Adam and John Jeffers had been fraternity brothers at the University of Maryland. The high point of their relationship had been the annual Burnout bash their fraternity held to commemorate a famous frat house fire. For four years the two of them worked on planning the event: bands, kegs, T-shirts. For four years they blasted their stereos and played pinball in the dank, beer-soaked
bar near their frat house. For four years John was a part of Adam's life, his face a daily sighting. Now he was marrying a complete stranger, this woman with short blond hair and a church full of relatives. Marriage plans were incongruous with the postcollegiate lives his fraternity brothers
reported
they were living. And yet the invitations kept coming. He had been in two of the five weddings.

In Adam's world, weddings were held either in a temple or some nice gilded hotel banquet room, where women turned out in black sequined cocktail dresses that showed cleavage. At his first big Southern church wedding, he'd learned that a female guest who wore black to a wedding was absolutely tasteless. Wearing a black dress was almost as bad as wearing a white one, unless you were the bride. There's only one virgin on that day. At another of the weddings, a man had stepped out in a powder-blue dinner jacket with tails and sung “We've Only Just Begun.” Adam thought he could just as easily have been in Las Vegas or on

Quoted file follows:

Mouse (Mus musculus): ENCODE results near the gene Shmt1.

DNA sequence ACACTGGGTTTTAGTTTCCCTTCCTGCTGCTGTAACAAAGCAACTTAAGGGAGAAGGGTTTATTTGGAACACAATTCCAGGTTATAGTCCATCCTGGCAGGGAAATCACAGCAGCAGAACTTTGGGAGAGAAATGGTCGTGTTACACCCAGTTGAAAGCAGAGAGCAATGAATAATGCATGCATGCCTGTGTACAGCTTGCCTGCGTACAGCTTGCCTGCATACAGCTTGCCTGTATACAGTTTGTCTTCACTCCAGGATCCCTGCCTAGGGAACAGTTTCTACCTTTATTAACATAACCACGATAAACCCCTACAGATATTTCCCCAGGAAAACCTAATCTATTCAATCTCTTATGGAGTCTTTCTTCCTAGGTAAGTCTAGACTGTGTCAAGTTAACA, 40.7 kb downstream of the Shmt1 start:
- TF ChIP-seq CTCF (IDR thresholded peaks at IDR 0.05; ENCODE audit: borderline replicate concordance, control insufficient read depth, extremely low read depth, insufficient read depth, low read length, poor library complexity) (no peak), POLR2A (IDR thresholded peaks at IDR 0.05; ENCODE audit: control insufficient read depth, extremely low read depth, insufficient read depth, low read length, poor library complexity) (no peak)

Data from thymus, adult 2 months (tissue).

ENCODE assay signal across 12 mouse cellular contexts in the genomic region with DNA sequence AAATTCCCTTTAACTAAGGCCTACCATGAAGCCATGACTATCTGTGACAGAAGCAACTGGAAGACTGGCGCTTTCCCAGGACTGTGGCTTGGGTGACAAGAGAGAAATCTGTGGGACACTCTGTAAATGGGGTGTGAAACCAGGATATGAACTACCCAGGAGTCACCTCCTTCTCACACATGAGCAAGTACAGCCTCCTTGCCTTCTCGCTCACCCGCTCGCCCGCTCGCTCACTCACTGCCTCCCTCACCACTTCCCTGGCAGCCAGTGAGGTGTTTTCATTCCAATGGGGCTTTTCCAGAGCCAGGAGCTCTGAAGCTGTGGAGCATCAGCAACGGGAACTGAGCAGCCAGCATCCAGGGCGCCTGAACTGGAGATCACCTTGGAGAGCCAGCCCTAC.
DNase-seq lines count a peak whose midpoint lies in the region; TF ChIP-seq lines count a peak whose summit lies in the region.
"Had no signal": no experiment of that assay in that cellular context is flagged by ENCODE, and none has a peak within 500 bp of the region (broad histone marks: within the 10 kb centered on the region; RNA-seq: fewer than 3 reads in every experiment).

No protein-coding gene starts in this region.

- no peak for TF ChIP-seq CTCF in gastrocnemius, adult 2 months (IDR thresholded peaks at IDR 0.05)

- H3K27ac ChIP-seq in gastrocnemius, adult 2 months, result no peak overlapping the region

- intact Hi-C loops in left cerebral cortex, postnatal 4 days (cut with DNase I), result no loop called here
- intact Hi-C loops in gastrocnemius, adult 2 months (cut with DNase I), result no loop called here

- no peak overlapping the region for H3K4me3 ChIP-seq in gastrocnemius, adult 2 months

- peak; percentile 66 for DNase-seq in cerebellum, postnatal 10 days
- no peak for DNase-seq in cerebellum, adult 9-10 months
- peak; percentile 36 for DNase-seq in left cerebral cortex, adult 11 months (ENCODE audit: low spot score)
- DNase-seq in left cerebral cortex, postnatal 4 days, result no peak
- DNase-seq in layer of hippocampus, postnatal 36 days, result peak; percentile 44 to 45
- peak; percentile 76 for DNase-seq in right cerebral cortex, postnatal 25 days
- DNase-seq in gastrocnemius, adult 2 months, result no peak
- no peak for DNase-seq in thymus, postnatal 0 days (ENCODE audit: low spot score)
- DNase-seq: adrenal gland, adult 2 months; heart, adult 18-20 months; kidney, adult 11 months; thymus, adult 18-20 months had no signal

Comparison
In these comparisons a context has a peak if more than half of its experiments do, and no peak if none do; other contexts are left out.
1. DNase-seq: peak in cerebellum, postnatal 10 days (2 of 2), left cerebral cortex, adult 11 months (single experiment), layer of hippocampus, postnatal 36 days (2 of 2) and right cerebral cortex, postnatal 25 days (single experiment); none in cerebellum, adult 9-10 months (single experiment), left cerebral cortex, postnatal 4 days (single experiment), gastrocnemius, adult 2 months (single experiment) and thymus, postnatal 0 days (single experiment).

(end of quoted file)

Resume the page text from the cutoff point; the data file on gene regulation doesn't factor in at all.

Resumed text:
Star Search
. So as not to start laughing he spent that whole service (all written by the bride and the groom with a little help from Elizabeth Barrett Browning and Kahlil Gibran) memorizing pieces from the program he'd been handed at the door. He could now quote from Corinthians and the Book of Ruth.

It was hard to concentrate during this prayer, a very
long prayer. Glancing around the packed room, he kept coming back to Eve (at that point she was still
the one with the thick black hair
). He was thinking about the grooms who had gone before John Jeffers, all seated here now, looking somehow old and washed out, wimped out. They seemed subdued, professional, lobotomized. Their wives looked fixed and powerful with their tailored linen dresses and little clutch bags. These marriages were walking advertisements for Talbots and Brooks Brothers. They talked about the mortgage and the dining-room chairs that were ordered. If they weren't trying to have babies right that minute, they were buying AKC puppies. It was like all these guys had hopped on a ferry and left Adam there at the landing. With each wedding the gap widened.

The preacher's prayer was well into its second minute when the groomsman standing by Eve—John's cousin—began looking a little questionable: pale, shaky, damp. And with no further ado, the cousin passed out cold. He fell face forward, pulling Eve and a small candelabra entwined with gardenias and ivy with him. A roomful of people (hundreds of people) heads bowed, eyes closed, missed this scene of a lifetime. She fell forward as gracefully as possible, her pink skirt momentarily hiding all but a slender white leg. The preacher was talking about trust and loyalty, the everlasting gift of faithfulness. Adam